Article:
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There are three main species of fish found at Milton, Misekumaw, and Walker Lake, as well as our other lakes and rivers.


Northern pike:

  • Esox lucius, better known as jack, jackfish, or great northern pike;
  • Live in almost any type of fresh water, from shallow marshes to coldwater streams; reach greatest abundance in weedy bays of natural lakes and rivers with heavy weed growth; 
  • In the north, can live up to 25 years; grow to 50 inches in the north, and can weigh up to 35 pounds; 
  • World record is 55 pounds 1 ounce in Lake of Grefeern, Germany, on October 16, 1986.


Lake trout:

  • Salvelinus namaycush; 
  • Need cold, clear, well-oxygenated water; in summer will move to depths of 50 to 100 feet, but can be found at 20 feet or less in spring and fall; 
  • May reach age of 40 years, and in cold lakes may take 15 years to reach two pounds; typically grow up to just under three feet in length, and 40 to almost 50 pounds;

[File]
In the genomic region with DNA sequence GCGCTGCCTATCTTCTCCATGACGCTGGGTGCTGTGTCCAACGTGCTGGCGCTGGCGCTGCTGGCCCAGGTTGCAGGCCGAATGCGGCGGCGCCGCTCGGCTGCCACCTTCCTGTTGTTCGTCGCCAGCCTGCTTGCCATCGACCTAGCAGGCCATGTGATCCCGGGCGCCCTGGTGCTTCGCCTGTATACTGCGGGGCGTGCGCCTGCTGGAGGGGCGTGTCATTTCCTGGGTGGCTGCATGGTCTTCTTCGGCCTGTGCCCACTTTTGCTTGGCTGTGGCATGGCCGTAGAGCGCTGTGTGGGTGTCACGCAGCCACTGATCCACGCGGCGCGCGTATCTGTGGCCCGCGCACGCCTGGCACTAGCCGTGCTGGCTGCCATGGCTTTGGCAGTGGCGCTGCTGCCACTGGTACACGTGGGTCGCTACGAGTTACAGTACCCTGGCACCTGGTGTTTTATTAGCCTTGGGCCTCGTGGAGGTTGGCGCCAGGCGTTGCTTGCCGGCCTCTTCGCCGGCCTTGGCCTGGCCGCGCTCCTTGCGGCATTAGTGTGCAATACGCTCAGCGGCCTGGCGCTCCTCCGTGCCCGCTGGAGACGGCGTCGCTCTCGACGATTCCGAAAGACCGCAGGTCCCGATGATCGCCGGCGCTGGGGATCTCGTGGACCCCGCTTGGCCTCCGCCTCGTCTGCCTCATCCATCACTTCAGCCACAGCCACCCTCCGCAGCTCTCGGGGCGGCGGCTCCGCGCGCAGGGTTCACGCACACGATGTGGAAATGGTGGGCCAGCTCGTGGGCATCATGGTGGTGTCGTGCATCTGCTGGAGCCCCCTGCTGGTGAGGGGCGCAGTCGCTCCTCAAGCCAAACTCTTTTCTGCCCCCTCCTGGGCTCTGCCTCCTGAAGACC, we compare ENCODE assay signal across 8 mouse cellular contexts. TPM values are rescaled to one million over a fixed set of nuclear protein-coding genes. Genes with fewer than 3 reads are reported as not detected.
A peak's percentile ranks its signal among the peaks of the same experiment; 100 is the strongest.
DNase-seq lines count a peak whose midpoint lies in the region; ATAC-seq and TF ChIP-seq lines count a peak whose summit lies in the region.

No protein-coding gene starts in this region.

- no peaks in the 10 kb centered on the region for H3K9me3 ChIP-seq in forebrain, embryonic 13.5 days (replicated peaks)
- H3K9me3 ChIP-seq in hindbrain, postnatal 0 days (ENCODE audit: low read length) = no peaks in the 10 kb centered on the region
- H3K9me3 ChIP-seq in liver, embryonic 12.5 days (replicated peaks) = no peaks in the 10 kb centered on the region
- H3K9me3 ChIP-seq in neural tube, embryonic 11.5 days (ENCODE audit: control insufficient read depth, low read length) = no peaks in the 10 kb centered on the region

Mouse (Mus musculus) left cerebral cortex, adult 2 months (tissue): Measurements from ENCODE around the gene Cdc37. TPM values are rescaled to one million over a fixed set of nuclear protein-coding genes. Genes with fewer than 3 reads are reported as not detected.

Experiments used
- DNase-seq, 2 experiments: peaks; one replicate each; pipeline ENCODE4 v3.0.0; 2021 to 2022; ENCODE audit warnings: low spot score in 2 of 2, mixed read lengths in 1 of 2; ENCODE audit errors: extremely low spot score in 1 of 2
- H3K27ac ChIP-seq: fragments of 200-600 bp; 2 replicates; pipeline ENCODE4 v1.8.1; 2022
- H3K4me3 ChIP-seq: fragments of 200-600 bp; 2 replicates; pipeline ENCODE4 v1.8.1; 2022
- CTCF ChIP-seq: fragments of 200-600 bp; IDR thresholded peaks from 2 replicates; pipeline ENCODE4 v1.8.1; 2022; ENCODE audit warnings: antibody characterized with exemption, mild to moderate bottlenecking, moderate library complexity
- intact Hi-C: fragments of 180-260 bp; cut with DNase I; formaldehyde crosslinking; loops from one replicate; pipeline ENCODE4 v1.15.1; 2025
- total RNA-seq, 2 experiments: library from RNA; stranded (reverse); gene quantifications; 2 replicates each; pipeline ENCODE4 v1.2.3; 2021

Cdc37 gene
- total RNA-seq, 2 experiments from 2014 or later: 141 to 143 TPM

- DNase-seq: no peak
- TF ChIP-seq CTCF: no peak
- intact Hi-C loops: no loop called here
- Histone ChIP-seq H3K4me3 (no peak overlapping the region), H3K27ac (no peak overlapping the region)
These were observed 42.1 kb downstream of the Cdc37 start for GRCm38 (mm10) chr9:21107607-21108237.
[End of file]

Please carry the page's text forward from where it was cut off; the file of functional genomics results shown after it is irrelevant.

• World record is 72 pounds caught in Great Bear Lake, North West Territories, Canada, on August 19, 1995; a 102-pound lake trout was taken in a gillnet in northern Saskatchewan in 1961.

Arctic grayling:

  • Thymallus arcticus, also known as bluefish and arctic trout;
  • Prefer cold, clear waters of large rivers and rocky creeks, like the mouth of the Porcupine River where it enters Milton Lake; seldom found in deep water;
  • Two- to three-pounders often taken in northern Canada; grow up to 16 or 17 inches;
  • World record is 5 pounds 15 ounces, North West Territories, Canada, in 1967.